Monday, February 6, 2023

Explaining Turkey's February 2023 Earthquake

As you will see in this posting, the geology behind the recent earthquake in Turkey and Syria is rather complex although not surprising given that the area is prone to tectonic activity given its location where tectonic plates collide.

  

Here are two maps showing the basic geological setting of Turkey:

 


Here is a map which provides more detailed geological information:

 

 

Notice the two major faults labelled NAFZ and EAFZ which are located inside the borders of Turkey; the North Anatolian Fault Zone and the East Anatolian Fault Zone.  These two faults are strike-slip or transform faults which connect tectonic plates that are moving in opposite directions; in this case, the Arabian Plate, the Anatolian Plate and the Eurasian Plate.  Movement along the faults is horizontal as shown on this very basic block diagram:



As the plates try to slide past each other, energy builds up as a result of the horizontal shearing motion which is locked as a result of the friction between the plates.  This friction suddenly suddenly releases and results in an earthquake.  Earthquakes associated with transform faults are often shallow and have large lateral displacement.

 

This is the same scenario as the San Andreas Fault in California, in fact, the two faults which are located along a continental margin (Pacific Ocean and Black Sea) are very similar in length as shown on this diagram:

 


In August 1999, movement along the North Anatolian fault (a right-lateral transform/strike-slip fault) resulted in the 7.4 magnitude Izmir earthquake and the deaths of 17,000 people and destroyed the homes of more than 250,000 people. The main earthquake was followed by a magnitude 7.2 earthquake in November 1999 which resulted in an additional 845 deaths.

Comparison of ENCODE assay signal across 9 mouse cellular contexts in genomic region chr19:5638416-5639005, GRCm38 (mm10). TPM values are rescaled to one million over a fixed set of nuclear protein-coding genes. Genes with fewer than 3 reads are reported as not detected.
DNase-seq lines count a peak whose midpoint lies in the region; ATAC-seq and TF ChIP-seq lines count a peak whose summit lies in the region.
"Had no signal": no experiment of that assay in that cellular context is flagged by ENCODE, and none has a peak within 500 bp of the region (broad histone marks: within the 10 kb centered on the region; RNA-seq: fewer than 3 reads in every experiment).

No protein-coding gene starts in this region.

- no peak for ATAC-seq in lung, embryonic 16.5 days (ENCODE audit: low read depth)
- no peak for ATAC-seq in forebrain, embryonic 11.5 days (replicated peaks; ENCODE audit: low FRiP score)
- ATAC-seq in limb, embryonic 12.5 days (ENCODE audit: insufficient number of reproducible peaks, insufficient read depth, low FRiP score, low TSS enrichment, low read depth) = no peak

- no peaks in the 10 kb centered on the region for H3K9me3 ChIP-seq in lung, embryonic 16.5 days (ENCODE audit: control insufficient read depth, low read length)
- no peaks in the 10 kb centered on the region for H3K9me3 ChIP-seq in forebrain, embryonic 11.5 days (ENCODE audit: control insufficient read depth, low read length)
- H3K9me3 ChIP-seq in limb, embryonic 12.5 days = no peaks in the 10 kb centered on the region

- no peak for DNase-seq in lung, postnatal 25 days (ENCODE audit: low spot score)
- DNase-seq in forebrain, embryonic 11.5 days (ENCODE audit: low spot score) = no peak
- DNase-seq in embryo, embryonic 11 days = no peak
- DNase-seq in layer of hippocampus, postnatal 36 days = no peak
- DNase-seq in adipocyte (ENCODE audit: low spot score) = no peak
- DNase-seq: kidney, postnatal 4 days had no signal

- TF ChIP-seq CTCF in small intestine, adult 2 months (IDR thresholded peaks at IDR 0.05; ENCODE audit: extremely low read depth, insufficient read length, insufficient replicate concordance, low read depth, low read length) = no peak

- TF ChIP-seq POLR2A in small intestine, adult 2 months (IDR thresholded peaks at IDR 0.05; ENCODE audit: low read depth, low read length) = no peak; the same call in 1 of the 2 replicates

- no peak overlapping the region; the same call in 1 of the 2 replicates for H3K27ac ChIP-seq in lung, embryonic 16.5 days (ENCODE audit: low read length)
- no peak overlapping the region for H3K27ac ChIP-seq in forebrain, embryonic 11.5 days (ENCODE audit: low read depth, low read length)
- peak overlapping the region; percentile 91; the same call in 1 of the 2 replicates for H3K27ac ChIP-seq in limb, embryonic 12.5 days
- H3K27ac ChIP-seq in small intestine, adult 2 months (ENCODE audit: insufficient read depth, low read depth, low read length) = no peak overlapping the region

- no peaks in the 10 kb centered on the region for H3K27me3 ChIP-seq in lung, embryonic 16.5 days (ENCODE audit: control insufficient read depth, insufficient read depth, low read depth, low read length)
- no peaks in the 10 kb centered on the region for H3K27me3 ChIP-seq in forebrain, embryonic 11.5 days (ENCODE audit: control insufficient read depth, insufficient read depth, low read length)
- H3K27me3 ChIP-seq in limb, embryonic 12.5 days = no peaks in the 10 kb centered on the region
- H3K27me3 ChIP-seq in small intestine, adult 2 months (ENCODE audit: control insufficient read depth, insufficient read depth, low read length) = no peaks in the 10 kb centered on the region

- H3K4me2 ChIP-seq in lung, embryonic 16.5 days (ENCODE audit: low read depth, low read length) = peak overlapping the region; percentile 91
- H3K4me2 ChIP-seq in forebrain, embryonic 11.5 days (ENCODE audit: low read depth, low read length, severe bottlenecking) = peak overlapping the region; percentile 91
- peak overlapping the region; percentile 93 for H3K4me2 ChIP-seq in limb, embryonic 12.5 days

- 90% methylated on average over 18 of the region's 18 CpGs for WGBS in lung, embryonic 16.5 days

The 2023 earthquake series is located along the East Anatolian Fault (a left-lateral transform/strike-slip fault).  Here is a more detailed map of the East Anatolian Fault Zone (EAFZ) which runs roughly northeast-southwest through the map area:



The East Anatolian Fault forms the boundary between the Anatolian Plate (located under most of Turkey) and the Arabian Plate.  As the Arabian Plate moves northward, it is squeezing out the Anatolian Plate which is colliding with the Eurasian Plate to the north as shown on these two diagrams:

 


The East Anatolian Fault Zone has a long history of earthquake activity as shown on this map from a study which analyzed the earthquake hazard for the fault zone:

 


This 2015 analysis calculated that there was a 90 percent probability of an earthquake with a magnitude of more than 6.0 in the next 43 years.

 

Let's close this posting with this map from the United States Geological Survey showing the earthquake activity (magnitude greater than 2.5) over the past day:

 


So far, there have been 76 earthquakes in the immediate area with the four largest as follows:

 

 

The largest earthquake, a 7.8 magnitude temblor, struck near Gaziantep at a depth of 18 kilometres followed 15 minutes later by a 6.7 magnitude quake near the site of the first event. There have been an additional 13 earthquakes/aftershocks with a magnitude of 5.0 or greater. 

 

I hope that this information helps you to better understand the geology behind the February 2023 earthquake in Eastern Turkey.